Me (speaking to the Residents: keeping my voice low so hopefully the Inebriated Three wouldn’t hear): “Thanks…” 

Orin (cutting in, turning to the Residents): “Here’s the plan. John, Peter, and Stu follow us to the west. Ruby, Sandra, and Iris the same to the east. Alice, you run ahead to the gate and call the all clear – if it is. I’ll lead them on. Everyone else fan out and keep a weather eye for incoming trouble. Ready?”

While Orin relayed orders to the Residents I eyed my friends – Wood looked to be holding his liquor well, Beatrice wove just slightly in place, and Laney was dancing to music only she could hear. Fantastic. The perfect illustration of the influence body mass played in drinking. With a sudden flare of inspiration (or perspiration or both) I knew how to navigate them through the marble maze which stood between us and the gates.

Me: “Laney take my hand, Beatrice you take Laneys, Wood you take Beatrice’s.” 

Laney (in a slurring reworking of a Beatles’ song): “I want to hold Wood’s han-an-and.”

Me (trying to keep it together): “Ok, Wood switch with Beatrice.”

Beatrice: “Why?”

Me: “This way I can lead you through the headstones, and you won’t trip and break your necks.”

Orin (thoughtfully): “Well it has been a while since we’ve had a newcomer….”

Beatrice: “But I want to hold your hand.”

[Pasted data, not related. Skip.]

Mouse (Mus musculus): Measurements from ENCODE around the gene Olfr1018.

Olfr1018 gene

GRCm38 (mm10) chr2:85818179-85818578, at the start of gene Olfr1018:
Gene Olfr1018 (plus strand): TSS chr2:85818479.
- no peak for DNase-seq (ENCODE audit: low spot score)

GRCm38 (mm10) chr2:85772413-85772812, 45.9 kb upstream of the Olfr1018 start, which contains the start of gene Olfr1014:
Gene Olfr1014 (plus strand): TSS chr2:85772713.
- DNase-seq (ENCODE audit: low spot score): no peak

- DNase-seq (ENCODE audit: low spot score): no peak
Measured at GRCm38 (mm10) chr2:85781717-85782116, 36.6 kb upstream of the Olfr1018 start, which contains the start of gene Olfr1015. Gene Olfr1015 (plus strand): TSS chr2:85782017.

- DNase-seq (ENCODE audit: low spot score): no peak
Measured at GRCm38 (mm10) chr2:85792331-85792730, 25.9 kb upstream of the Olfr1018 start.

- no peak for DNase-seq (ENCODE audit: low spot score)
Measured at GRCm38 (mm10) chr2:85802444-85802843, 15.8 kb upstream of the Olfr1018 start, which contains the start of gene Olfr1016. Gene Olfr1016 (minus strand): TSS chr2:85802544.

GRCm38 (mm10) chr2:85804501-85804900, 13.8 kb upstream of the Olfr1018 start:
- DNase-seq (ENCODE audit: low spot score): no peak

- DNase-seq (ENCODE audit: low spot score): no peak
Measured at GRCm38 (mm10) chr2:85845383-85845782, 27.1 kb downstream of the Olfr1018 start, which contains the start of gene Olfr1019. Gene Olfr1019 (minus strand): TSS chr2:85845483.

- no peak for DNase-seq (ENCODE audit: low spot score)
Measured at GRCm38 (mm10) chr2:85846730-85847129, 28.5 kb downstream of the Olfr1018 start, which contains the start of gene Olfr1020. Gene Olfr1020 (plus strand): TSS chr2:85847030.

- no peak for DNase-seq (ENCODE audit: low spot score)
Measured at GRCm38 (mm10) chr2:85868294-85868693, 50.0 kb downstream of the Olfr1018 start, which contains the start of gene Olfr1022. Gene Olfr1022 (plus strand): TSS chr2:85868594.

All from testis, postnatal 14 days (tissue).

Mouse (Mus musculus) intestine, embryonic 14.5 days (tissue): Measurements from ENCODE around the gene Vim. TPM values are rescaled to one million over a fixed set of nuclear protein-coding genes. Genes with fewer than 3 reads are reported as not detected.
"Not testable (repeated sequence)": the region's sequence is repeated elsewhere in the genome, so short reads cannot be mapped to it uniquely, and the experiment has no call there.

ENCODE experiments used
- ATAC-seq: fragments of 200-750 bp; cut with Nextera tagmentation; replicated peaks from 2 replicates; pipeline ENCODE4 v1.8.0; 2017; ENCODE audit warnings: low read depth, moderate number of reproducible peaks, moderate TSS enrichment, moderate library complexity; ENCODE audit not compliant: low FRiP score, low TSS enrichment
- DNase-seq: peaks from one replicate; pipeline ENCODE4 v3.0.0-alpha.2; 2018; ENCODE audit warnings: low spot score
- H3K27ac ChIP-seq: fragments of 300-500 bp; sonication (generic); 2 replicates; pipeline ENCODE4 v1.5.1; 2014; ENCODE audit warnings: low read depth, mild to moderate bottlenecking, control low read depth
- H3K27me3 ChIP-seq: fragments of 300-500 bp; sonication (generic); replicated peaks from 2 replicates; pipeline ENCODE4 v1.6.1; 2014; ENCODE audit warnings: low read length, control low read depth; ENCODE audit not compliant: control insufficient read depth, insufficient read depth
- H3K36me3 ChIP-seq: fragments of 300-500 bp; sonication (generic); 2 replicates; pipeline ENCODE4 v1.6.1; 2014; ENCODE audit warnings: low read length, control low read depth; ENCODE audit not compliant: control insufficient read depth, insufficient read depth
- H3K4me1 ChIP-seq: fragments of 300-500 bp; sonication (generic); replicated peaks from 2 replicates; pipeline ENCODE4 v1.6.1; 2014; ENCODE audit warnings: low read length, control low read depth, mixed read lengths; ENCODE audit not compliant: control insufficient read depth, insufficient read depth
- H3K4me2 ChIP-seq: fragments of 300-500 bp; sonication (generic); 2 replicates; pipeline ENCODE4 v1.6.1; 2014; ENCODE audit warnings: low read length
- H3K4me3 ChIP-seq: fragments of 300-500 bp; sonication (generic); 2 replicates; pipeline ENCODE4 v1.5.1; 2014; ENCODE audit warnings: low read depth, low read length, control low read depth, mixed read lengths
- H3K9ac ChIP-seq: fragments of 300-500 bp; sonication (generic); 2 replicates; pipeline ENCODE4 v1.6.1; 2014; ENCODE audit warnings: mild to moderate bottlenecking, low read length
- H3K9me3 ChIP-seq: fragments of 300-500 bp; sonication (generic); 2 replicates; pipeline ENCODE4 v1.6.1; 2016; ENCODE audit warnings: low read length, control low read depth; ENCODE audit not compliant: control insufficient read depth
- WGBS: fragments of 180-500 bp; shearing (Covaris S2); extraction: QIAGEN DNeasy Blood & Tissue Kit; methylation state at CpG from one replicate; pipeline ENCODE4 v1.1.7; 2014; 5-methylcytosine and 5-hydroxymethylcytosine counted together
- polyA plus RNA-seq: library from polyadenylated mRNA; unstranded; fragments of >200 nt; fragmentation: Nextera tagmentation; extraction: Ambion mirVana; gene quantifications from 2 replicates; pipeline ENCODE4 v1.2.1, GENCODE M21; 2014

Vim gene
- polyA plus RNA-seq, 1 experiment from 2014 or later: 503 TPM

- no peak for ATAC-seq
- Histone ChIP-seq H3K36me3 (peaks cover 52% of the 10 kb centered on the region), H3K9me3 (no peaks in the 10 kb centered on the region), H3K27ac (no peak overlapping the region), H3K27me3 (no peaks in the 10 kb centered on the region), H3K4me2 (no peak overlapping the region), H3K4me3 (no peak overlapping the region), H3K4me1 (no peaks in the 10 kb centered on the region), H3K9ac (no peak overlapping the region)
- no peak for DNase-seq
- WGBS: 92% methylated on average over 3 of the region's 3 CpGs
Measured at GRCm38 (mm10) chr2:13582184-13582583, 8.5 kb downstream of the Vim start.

Ignoring both Orin and Beatrice, I lead our chain out from the safety of our hiding spot. With a few initial herks and jerks, we settled into a nice rhythm.

Laney (singing softly): “Following the leader. The leader. The leader. Following the leader where ever she may go. Tee dum. Tee dee…..”

Laney’s love of aliens is only eclipsed by Disney – figures she’d find a fitting song – from Peter Pan no less. 

Why couldn’t our pursuers helpfully tick like the Crocodile? I ejected the analogy from my brain quickly. My heart didn’t care for it one bit since the Crocodile got Captain Hook in the end. Maybe we were one of the Lost Boys? In disguise? Stifling a giggle, I banished the picture of Orin zipping around us like Tinker Bell. 

The Inebriated Three picked up the chorus (softly): “Following the Leader. The Leader…..”

We were a quarter mile away when I heard Alice’s faint all clear call – perhaps sensing my relief – the Fates threw a spanner in the works.

1.52 Be Careful What You Tell Children

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Why did Wood unleash his wickedest smile upon unzipping a zipper?

Because he knew I wouldn’t welch on a bet.

Even though I really wanted to.

Back in the day (when we were both ten) I lived next to a gentleman named Sal. Sal towered above everyone in the neighborhood, being around 6’8”, it was pretty easy. One afternoon Wood asked him how he grew so tall. Looking over the fence, down into our wondering eyes, he explained.

He told us the Captain of the pirate ship he sailed on, when he was just a lad, needed a very tall matey. Since he was still growing, they decided to induce a growth spurt. So they hung him up by his ankles and the entire crew pulled and pulled on the rope tied to his hands until – just like a piece of taffy – he stretched out. 

Of course, we had to know everything about the pirate life, and he taught us everything he knew – from fancy knots to sea shanties right down to the secret handshake. 

To complete our education, Sal regaled us with stories about his time at sea, why he had to walk the plank, the time he crossed swords with Black Beard and how he escaped from Davy Jones’s Locker with the largest treasure chest any pirate had ever seen. When he opened said chest, he discovered precious gems, pearls, doubloons and a rather fine tiara.